Best Buy Co. (BBY) - Get Report lifted its near-term forecast for operating earnings growth ahead of its investment day Wednesday as the electronics retailer looks to extend gains from stronger-than-expected second quarter earnings last month.

Best Buy said it sees a non-GAAP operating income growth rate of 5% by 2025, a figure that compares to its 2020 fiscal year forecast of a rate that is "flat to slightly up" from the 4.6% rate it recorded last year. The group said it also plans to cuts costs by another $1 billion, and sees a 2025 enterprise value for the Richfield, Minnesota-based electronics retailers of between $43.1 billion and $43.6 billion.

"Our Building the New Blue strategy is the right one, and it's working," said Barry CEO Corrie Barry. "We are excited about what we have accomplished so far, and we believe we will continue to enrich our customers' lives through technology and unlock profitable growth as we execute on the next chapter of this strategy."

Best Buy shares were marked 0.55% lower in the opening hours of trading Wednesday to change hands at $67.36 each, a move that would still leave the stock with a 27% year-to-date gain.

Reports also suggest newly-promoted CEO Barry is preparing to escalate the chain's growing push into healthcare and is now targeting the trillions spent by consumers on health items, with plans for health monitoring systems for seniors, fitness machines and other gadgets.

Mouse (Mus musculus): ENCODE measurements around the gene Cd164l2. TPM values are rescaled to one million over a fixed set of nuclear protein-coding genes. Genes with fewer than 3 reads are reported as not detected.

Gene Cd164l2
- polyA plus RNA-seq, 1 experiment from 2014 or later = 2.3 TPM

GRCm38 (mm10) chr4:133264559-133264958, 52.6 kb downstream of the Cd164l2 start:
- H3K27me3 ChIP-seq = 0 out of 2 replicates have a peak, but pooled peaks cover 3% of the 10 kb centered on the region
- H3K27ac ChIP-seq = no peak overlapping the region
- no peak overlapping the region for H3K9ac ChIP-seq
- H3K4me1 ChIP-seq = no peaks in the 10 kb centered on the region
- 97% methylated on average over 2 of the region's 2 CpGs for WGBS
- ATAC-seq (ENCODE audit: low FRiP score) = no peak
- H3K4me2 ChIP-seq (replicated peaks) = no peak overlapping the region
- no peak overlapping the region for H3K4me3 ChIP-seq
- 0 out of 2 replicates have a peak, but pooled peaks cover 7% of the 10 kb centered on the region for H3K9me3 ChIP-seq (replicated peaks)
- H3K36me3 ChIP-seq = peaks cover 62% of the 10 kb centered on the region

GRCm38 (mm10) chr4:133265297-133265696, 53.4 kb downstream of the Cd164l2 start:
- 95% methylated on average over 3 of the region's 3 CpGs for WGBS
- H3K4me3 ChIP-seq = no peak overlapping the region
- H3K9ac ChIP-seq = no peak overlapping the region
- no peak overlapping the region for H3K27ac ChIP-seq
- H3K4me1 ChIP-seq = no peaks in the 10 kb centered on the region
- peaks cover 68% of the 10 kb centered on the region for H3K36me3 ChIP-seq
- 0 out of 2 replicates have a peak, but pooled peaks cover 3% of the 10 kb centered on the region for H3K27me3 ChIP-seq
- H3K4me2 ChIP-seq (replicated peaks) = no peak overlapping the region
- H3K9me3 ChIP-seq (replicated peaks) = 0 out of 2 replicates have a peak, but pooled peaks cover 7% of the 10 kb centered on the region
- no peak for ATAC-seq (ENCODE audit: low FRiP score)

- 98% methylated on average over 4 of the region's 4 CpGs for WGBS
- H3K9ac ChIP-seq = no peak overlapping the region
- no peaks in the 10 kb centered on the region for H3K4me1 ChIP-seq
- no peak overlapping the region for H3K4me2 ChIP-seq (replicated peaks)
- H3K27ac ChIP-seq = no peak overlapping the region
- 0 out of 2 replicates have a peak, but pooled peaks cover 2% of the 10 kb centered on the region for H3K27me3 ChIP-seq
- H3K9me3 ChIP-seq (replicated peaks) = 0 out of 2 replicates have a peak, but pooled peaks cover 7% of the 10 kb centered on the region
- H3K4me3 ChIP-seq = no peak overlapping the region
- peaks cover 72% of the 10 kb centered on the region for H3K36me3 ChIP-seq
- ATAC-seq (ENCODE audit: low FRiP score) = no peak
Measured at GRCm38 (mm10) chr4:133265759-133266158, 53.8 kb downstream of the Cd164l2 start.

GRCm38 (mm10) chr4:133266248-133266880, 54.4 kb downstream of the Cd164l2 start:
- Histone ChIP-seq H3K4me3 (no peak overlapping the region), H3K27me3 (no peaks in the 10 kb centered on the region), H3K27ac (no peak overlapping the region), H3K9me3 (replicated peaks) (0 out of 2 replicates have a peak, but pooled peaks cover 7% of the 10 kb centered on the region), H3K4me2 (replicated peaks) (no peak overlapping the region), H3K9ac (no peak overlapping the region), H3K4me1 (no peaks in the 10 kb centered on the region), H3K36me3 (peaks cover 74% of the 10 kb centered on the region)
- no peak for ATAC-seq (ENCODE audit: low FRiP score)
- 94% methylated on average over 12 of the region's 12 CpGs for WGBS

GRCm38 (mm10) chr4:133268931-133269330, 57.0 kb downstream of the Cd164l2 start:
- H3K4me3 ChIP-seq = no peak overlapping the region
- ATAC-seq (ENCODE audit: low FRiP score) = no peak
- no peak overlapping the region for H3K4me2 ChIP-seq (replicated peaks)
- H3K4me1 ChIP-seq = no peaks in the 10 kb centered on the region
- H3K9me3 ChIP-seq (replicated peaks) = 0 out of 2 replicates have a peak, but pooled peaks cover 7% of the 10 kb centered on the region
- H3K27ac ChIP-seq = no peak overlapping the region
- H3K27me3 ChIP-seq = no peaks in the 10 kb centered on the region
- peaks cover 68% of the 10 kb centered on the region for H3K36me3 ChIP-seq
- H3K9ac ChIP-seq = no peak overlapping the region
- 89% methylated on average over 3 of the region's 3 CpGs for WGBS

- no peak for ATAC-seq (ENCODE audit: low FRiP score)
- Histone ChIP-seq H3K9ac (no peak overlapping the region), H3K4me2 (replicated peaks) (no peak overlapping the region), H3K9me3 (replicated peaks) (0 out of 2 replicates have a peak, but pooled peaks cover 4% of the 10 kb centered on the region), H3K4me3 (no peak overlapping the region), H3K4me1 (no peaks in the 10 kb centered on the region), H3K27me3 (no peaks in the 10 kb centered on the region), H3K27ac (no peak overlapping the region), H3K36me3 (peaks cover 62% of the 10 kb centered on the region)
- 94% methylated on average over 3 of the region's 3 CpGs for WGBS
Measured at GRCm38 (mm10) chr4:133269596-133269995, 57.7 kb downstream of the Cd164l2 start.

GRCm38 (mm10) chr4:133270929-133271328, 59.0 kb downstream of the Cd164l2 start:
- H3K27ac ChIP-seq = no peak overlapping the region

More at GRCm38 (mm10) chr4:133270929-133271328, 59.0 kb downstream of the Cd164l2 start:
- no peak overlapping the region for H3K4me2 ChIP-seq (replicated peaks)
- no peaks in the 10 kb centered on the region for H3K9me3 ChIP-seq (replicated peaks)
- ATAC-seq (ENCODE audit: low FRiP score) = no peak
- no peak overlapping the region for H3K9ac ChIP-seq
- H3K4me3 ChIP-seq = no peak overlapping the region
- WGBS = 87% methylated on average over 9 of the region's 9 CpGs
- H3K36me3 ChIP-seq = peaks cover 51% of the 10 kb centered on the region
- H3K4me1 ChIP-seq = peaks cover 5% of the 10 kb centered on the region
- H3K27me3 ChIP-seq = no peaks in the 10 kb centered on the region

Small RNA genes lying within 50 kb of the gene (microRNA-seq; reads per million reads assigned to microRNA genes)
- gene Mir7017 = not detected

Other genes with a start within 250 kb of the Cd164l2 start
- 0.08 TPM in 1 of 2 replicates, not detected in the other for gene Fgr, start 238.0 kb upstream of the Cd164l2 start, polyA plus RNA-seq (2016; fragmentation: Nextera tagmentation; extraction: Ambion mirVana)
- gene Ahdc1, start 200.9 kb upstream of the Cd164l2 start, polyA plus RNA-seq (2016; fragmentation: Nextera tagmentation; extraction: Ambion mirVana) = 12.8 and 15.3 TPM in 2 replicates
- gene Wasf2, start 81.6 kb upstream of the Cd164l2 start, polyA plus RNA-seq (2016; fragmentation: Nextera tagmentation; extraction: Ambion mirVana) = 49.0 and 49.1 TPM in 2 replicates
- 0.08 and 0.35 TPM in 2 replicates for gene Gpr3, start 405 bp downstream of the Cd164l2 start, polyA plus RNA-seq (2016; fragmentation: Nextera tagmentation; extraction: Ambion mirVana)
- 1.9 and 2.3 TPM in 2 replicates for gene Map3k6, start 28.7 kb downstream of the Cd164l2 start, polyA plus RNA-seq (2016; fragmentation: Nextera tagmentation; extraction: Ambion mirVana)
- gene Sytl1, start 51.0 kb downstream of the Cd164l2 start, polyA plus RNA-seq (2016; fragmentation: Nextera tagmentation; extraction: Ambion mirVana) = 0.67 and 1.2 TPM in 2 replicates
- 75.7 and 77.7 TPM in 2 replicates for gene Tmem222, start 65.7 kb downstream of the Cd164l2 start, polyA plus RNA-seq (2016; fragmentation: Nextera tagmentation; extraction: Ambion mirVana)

Best Buy's push into healthcare won a big endorsement earlier this week with analysts at Morgan Stanley arguing the retailer's plans could boost revenues anywhere from $11 billion to $46 billion over the next ten to twenty years. 

Last month, Best Buy posted adjusted second quarter earnings of $1.08 per share on sales of around $9.55 billion. Barry also boosted the group's full-early earnings outlook to a range of $5.6 to $5.75 per share even as trade tariffs, and a slower mobile phone upgrade cycle continue to challenge the overall business.

"Best Buy has taken a number of decisive steps over the past three years, including closing underperforming segments and cutting costs, while investing to improve the customer's in-store and multichannel experience," KeyBanc Captial analyst Bradley Thomas wrote in a recent client note.

"However, the Company continues to face headwinds, including mixed
industry growth trends and meaningful competition. Best Buy continues to do an admirable job of executing what it can control, while returning cash to shareholders through its dividend
and share repurchase programs."